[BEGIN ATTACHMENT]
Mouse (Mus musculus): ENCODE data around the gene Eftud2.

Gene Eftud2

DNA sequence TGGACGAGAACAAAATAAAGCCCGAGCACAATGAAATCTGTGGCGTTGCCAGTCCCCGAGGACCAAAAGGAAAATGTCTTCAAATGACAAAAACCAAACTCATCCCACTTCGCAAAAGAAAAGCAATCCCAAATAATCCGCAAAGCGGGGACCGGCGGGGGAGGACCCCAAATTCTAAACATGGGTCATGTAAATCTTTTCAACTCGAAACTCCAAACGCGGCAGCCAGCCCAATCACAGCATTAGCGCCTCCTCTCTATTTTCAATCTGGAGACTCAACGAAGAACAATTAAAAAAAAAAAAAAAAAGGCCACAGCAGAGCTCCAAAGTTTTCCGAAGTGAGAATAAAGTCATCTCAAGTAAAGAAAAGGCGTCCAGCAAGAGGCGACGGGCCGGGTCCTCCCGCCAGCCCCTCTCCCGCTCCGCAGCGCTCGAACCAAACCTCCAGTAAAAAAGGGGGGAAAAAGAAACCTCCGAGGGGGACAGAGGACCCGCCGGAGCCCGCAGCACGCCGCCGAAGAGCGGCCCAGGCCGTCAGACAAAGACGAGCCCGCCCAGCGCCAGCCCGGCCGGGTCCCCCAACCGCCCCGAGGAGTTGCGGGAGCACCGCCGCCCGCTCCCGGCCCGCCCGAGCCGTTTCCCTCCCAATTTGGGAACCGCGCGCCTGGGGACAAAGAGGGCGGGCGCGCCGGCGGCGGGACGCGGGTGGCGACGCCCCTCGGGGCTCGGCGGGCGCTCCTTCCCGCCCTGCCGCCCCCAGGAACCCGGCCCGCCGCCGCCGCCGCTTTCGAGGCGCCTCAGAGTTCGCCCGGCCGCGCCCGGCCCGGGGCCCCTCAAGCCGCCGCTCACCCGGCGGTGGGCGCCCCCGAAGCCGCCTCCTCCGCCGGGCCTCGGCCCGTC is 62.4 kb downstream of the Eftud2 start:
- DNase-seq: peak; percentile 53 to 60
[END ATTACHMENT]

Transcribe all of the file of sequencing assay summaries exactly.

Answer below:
Mouse (Mus musculus): ENCODE data around the gene Eftud2.

Gene Eftud2

DNA sequence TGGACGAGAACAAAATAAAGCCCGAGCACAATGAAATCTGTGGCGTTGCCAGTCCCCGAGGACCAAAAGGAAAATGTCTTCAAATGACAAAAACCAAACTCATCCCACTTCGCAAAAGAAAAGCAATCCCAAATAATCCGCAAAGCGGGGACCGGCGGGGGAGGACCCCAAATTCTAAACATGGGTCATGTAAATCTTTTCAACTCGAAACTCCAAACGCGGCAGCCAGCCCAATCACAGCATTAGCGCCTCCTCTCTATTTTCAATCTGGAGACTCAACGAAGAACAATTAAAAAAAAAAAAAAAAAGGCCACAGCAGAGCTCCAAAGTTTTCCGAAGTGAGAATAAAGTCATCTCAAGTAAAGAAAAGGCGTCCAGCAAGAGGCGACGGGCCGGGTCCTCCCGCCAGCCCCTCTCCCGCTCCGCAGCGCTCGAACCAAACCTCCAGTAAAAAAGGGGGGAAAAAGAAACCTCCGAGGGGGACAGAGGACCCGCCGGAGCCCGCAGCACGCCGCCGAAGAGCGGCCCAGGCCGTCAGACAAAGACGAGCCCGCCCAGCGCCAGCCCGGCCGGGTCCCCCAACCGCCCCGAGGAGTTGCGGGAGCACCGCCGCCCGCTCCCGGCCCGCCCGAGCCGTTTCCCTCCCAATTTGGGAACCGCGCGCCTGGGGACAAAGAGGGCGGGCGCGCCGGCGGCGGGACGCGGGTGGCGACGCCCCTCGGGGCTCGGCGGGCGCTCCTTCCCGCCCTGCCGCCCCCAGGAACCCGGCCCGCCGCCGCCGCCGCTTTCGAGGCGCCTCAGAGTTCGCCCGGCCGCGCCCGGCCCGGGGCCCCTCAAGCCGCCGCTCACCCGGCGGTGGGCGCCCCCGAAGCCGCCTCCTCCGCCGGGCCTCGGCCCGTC is 62.4 kb downstream of the Eftud2 start:
- DNase-seq: peak; percentile 53 to 60